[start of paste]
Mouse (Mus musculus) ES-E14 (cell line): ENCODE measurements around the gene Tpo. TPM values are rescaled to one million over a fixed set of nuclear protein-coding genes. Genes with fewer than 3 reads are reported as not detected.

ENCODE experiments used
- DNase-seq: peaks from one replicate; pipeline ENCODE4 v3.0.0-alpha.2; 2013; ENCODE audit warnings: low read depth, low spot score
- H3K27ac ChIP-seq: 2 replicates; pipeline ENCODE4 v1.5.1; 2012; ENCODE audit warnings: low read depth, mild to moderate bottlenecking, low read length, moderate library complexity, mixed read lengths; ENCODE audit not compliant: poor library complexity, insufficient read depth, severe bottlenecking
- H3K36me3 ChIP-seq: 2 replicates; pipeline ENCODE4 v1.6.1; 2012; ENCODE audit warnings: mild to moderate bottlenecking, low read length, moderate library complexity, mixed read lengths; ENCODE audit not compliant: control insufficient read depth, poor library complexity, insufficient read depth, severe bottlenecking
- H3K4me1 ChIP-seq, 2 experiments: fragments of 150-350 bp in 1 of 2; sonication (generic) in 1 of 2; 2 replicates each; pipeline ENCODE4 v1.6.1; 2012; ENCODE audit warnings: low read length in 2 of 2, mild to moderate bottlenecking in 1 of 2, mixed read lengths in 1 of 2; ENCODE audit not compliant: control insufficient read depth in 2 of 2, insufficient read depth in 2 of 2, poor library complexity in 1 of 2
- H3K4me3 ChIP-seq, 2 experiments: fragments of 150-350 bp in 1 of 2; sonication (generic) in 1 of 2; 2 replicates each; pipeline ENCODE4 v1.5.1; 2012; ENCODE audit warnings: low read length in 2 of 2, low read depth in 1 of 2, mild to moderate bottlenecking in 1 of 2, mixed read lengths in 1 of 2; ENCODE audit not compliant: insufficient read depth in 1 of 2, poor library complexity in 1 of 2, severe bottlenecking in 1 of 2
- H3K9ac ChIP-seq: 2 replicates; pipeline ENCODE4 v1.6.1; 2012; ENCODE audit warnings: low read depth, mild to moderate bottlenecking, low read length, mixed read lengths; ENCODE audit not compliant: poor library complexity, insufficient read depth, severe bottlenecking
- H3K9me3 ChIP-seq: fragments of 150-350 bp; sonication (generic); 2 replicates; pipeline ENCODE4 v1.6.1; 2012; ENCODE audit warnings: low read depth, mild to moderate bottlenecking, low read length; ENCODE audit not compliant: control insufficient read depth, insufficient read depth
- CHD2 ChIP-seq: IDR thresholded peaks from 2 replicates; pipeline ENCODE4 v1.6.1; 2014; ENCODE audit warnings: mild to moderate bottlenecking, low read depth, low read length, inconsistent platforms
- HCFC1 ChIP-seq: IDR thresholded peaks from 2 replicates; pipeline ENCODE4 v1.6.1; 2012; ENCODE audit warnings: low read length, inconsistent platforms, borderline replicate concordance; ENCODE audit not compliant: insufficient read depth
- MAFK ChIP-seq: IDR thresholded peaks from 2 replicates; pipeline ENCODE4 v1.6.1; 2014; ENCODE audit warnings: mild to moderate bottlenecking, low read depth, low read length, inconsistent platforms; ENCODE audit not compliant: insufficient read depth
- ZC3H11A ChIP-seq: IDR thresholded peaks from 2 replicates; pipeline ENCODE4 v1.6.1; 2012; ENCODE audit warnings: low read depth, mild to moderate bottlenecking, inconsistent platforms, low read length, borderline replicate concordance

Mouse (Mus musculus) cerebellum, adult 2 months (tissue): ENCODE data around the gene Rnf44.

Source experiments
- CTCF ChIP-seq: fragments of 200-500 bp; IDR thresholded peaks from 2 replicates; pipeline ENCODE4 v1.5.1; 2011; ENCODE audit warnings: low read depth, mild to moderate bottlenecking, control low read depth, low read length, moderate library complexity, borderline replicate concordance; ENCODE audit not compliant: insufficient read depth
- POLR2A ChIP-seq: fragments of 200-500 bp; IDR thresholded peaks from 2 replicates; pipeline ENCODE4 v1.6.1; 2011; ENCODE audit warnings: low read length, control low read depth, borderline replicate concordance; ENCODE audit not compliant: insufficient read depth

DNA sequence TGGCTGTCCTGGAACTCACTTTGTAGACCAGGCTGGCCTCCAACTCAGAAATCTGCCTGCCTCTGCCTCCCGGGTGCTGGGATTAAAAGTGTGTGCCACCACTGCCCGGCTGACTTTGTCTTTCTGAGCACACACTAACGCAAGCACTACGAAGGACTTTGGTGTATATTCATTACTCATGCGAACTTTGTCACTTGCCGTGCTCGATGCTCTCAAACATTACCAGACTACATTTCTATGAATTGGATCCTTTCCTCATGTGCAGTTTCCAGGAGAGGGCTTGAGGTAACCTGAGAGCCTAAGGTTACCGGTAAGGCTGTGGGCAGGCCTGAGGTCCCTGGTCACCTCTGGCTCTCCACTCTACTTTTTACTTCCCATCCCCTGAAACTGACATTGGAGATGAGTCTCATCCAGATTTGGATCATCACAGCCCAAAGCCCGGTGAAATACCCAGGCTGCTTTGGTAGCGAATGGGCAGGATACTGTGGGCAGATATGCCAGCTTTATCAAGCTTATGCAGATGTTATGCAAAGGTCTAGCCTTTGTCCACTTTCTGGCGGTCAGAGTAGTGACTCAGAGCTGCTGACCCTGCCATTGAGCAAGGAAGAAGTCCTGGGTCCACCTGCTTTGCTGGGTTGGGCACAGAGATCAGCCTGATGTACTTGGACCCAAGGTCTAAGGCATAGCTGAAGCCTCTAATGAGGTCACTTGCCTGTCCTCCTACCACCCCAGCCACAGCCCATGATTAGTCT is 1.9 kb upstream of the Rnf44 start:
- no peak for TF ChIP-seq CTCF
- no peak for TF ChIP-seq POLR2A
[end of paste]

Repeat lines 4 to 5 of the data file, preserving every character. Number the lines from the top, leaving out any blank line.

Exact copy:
- H3K27ac ChIP-seq: 2 replicates; pipeline ENCODE4 v1.5.1; 2012; ENCODE audit warnings: low read depth, mild to moderate bottlenecking, low read length, moderate library complexity, mixed read lengths; ENCODE audit not compliant: poor library complexity, insufficient read depth, severe bottlenecking
- H3K36me3 ChIP-seq: 2 replicates; pipeline ENCODE4 v1.6.1; 2012; ENCODE audit warnings: mild to moderate bottlenecking, low read length, moderate library complexity, mixed read lengths; ENCODE audit not compliant: control insufficient read depth, poor library complexity, insufficient read depth, severe bottlenecking